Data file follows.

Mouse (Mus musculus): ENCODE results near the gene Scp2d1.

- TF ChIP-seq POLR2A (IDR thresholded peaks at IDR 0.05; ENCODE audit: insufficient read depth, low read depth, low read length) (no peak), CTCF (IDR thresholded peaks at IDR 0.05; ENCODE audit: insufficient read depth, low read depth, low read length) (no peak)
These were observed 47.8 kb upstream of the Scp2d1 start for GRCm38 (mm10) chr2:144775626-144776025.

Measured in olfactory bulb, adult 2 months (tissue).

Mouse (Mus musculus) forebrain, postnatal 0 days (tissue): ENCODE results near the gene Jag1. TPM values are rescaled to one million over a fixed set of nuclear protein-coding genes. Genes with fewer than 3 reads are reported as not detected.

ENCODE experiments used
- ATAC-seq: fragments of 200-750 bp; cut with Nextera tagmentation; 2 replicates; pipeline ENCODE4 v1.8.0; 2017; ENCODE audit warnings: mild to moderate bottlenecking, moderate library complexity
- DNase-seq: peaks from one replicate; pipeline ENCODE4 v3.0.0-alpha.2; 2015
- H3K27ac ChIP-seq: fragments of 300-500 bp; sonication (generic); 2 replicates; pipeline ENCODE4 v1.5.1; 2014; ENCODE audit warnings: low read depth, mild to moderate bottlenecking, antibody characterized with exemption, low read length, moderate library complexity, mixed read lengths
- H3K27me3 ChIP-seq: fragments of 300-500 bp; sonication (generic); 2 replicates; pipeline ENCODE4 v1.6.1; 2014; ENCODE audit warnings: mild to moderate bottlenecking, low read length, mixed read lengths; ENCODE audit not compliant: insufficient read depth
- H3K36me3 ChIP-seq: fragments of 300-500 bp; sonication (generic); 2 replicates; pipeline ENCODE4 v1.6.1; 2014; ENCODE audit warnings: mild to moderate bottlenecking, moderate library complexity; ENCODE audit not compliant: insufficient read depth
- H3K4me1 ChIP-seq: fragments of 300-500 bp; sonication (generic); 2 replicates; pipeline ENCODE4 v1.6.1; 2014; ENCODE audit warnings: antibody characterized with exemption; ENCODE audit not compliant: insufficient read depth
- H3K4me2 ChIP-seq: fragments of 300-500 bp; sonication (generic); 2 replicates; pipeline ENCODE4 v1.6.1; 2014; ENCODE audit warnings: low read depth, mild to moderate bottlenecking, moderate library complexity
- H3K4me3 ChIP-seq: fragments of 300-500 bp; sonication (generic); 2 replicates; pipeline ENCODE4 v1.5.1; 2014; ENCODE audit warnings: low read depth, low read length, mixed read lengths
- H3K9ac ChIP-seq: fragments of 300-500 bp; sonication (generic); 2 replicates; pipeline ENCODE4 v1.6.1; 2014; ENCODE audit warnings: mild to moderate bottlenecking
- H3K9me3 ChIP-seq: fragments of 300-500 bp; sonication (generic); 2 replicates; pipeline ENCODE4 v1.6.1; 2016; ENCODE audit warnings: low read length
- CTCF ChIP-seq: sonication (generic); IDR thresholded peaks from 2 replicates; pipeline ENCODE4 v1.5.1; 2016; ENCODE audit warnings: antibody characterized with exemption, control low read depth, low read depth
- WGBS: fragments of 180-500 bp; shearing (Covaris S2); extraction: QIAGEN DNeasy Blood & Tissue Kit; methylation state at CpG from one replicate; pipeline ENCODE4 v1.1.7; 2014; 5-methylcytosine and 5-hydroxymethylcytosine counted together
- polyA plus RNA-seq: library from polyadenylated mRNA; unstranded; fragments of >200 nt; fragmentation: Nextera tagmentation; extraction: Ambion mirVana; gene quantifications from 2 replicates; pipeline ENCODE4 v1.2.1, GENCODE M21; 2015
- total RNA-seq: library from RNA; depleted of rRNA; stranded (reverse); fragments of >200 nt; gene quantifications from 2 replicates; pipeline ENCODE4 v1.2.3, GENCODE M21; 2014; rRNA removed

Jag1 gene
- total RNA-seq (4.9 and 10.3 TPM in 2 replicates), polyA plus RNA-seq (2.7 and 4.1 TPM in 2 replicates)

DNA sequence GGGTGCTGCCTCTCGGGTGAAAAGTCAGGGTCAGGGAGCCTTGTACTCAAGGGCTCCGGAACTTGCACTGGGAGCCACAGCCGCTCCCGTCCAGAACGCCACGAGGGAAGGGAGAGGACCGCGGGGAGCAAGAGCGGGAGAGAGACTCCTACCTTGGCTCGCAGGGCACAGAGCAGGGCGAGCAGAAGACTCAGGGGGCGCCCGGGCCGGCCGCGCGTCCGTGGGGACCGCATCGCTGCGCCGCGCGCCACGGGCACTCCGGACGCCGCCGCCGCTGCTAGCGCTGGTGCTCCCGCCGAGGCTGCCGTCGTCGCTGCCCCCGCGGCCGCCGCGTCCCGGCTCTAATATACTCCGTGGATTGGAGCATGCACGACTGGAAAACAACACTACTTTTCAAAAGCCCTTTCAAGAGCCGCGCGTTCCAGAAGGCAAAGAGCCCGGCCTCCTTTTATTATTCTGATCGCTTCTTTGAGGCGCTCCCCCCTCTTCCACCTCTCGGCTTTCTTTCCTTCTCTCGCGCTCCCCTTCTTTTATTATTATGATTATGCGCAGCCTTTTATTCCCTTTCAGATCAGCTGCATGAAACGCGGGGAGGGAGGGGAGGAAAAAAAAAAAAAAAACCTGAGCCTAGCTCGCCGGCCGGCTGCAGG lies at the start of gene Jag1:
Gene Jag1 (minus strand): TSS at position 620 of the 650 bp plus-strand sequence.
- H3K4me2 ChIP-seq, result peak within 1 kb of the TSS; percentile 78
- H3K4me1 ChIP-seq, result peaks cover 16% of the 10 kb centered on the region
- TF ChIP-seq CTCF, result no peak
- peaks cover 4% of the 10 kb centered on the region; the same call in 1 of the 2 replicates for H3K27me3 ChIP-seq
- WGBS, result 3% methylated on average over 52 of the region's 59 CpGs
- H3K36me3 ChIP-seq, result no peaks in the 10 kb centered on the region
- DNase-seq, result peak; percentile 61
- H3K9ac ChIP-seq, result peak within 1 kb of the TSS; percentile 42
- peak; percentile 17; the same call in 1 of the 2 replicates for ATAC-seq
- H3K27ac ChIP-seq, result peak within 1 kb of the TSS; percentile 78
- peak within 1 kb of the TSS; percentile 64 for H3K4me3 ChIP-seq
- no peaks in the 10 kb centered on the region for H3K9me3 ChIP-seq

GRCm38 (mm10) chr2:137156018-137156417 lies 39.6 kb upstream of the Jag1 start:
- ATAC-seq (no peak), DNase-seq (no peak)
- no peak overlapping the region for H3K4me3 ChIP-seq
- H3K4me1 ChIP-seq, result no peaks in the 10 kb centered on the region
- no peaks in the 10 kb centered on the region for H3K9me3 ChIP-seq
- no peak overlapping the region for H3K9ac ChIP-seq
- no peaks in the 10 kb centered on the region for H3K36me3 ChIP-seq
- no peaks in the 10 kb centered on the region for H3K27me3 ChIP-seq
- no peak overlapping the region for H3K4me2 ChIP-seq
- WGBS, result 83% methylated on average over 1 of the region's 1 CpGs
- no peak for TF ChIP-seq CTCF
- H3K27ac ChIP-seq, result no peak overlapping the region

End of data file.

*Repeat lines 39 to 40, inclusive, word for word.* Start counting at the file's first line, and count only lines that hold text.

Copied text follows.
- no peak overlapping the region for H3K4me3 ChIP-seq
- H3K4me1 ChIP-seq, result no peaks in the 10 kb centered on the region